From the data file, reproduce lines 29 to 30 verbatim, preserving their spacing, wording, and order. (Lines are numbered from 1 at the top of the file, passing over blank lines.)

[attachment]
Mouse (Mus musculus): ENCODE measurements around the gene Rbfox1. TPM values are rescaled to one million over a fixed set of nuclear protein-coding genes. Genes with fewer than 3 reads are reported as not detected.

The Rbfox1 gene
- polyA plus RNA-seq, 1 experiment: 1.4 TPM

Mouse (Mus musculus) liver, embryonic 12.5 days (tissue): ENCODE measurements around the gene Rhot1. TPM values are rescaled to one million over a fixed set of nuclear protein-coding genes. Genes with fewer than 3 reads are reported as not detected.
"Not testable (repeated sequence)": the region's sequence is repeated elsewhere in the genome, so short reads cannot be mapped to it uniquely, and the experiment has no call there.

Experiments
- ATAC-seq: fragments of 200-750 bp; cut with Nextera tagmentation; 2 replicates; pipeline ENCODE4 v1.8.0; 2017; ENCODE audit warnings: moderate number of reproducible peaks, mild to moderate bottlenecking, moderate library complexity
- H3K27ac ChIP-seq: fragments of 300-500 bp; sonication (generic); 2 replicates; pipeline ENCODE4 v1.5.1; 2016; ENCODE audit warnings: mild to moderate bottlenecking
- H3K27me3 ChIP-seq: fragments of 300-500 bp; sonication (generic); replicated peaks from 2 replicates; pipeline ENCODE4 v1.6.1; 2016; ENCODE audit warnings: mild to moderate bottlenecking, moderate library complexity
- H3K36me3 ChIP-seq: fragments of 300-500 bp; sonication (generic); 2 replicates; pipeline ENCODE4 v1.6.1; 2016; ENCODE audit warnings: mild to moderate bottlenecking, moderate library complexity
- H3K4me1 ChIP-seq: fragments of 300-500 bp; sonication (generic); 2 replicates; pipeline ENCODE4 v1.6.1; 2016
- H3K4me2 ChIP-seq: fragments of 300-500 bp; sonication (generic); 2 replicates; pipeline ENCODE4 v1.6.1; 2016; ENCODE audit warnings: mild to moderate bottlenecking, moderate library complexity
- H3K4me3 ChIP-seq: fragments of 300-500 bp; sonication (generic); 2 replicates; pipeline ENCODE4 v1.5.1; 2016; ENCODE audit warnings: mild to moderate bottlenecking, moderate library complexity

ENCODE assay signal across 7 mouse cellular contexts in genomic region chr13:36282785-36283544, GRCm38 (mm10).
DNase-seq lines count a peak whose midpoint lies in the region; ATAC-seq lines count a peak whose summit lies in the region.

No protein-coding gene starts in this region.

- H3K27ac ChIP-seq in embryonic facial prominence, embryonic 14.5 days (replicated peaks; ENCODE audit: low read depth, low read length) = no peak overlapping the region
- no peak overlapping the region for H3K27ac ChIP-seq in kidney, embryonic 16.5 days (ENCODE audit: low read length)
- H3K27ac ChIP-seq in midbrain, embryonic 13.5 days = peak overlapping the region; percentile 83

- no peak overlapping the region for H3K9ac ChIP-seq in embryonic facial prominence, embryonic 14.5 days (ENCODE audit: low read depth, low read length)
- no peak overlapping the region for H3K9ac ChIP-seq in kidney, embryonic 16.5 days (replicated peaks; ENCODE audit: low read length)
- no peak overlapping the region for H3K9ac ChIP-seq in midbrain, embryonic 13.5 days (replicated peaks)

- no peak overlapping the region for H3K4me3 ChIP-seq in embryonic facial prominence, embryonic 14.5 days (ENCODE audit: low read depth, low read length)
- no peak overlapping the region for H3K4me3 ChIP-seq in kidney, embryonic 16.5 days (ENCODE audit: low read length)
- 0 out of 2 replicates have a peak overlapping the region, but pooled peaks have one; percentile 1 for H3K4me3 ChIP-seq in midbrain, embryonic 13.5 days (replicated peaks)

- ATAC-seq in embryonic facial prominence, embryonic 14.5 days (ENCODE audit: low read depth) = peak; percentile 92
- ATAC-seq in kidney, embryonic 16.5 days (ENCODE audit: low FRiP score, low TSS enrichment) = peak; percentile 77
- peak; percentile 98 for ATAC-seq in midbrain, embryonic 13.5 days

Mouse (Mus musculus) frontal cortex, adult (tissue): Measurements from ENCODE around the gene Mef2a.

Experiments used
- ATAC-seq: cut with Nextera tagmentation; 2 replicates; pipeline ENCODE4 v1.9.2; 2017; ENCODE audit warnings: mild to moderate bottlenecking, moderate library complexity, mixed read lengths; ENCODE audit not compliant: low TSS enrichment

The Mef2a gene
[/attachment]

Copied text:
Mouse (Mus musculus) frontal cortex, adult (tissue): Measurements from ENCODE around the gene Mef2a.

Experiments used